- Evaporator coils: Evaporator coils are located on your indoor air conditioning unit. As the refrigerant flows through the coils, it absorbs heat from the air around them. The cooled air can then be blown into your living space.
- Fans and blowers: HVAC systems that condition air use blower motors attached to fans to push the heated or cooled air into your home.
- Heat exchangers: Heat exchangers are made of metal with high thermal conductivity. As air is blown over them, the heat inside the exchanger quickly heats it for distribution. Some high-efficiency heating systems use a double heat exchanger to recapture heat normally lost to exhaust.
- Refrigerant lines: Refrigerant lines are used in central AC systems, carrying Freon or, more commonly now, Puron. The refrigerant in your air conditioning system transitions back and forth from a gas to a liquid, and the chemical change releases or absorbs heat depending on where the transition occurs.
- Returns and supplies: Two key parts of your HVAC ductwork are the returns — which pull air from your living space for conditioning — and the supplies — which deliver conditioned air from your system throughout your living space. Returns and supplies are the connections between your living area and your ductwork.
- Thermostats and controls: The thermostat in your home controls how often your HVAC equipment is called upon for heating or cooling. Some homes have multiple HVAC zones and, therefore, multiple thermostats. Mini-splits often have stand-alone control systems, like a remote, to control the temperature.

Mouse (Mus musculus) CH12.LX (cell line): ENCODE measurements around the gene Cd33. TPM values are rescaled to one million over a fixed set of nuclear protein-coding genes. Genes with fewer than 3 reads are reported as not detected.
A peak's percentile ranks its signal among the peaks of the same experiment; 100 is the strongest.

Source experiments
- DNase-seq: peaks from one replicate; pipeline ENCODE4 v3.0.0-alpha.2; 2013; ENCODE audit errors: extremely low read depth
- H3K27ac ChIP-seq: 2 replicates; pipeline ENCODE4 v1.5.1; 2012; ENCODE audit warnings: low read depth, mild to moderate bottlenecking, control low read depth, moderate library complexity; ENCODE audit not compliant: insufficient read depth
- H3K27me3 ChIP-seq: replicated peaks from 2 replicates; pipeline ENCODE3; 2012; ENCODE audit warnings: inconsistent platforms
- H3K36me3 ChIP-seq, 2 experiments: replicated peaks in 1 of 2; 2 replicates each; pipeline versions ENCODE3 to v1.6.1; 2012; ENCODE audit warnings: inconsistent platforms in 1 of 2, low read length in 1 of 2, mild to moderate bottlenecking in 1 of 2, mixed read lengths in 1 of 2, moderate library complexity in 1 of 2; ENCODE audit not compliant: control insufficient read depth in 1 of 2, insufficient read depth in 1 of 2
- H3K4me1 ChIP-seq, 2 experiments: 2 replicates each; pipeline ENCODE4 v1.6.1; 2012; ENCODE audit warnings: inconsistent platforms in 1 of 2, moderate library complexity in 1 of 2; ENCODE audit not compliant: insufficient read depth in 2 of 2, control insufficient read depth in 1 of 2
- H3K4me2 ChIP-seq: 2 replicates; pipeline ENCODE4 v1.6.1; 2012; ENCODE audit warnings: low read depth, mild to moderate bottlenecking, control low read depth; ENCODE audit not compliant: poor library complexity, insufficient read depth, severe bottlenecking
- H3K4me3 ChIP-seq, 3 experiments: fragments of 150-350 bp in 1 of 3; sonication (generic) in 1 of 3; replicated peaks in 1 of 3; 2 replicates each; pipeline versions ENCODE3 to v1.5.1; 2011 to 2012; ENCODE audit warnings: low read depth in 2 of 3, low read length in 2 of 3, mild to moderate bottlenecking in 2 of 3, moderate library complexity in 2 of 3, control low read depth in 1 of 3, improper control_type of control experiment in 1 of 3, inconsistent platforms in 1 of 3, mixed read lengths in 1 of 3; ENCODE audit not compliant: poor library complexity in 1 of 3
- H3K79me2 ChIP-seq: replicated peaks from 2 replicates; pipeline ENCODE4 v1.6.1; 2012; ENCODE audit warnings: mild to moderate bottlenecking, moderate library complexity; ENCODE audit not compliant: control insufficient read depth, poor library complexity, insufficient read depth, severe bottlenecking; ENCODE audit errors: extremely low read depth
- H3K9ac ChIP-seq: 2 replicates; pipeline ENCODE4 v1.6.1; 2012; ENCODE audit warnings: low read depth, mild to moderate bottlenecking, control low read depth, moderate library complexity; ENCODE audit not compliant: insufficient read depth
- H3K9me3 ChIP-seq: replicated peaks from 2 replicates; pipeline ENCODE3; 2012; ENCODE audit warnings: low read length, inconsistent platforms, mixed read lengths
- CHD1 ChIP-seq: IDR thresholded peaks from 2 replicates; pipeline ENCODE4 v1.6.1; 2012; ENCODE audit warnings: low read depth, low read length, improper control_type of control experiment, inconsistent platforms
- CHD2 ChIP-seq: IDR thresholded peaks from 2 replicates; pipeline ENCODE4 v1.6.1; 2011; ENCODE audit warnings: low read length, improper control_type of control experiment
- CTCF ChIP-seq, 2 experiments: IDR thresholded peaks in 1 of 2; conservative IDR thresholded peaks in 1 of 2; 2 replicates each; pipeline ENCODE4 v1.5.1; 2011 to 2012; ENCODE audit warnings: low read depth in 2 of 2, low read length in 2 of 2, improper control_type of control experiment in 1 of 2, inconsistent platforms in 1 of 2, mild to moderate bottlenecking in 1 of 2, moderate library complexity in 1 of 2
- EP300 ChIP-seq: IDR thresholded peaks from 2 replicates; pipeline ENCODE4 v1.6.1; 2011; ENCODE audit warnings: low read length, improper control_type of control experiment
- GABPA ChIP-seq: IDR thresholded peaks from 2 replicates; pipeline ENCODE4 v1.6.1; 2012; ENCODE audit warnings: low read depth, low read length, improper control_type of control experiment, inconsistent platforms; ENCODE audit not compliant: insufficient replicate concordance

Energy Efficiency of HVAC Systems
When you’re thinking about purchasing a new HVAC system or replacing an old one, the energy efficiency of your equipment is one of the first things you should consider. There are two efficiency ratings to consider regarding heating and cooling equipment.
When buying AC equipment, the seasonal energy efficiency ratio (SEER) rating is the metric to remember. The U.S. Department of Energy (DoE) determines SEER ratings for air conditioners. It measures the total heat your system removes compared to the electricity your equipment consumes. A high SEER rating is better for the environment and will save you money on cooling costs in the long run.
Heating systems use a measurement of efficiency called the annual fuel utilization efficiency, or AFUE for short. Your AFUE rating is a percentage that tells you how much of the fuel — natural gas, oil, or propane — that’s burned gets converted into heat for your home. High-efficiency furnaces can sometimes reach 99% efficiency. These will be expensive, but they often pay for themselves, given the high cost of fossil fuels for home heating.
Maintaining an HVAC System
HVAC systems are complex and have quite a few moving parts. While they’re built to last for 15 to 20 years, on average, you can extend that lifespan by performing routine preventative maintenance on your equipment. Below, we’ll list some of the most crucial things you can do to keep your system running properly.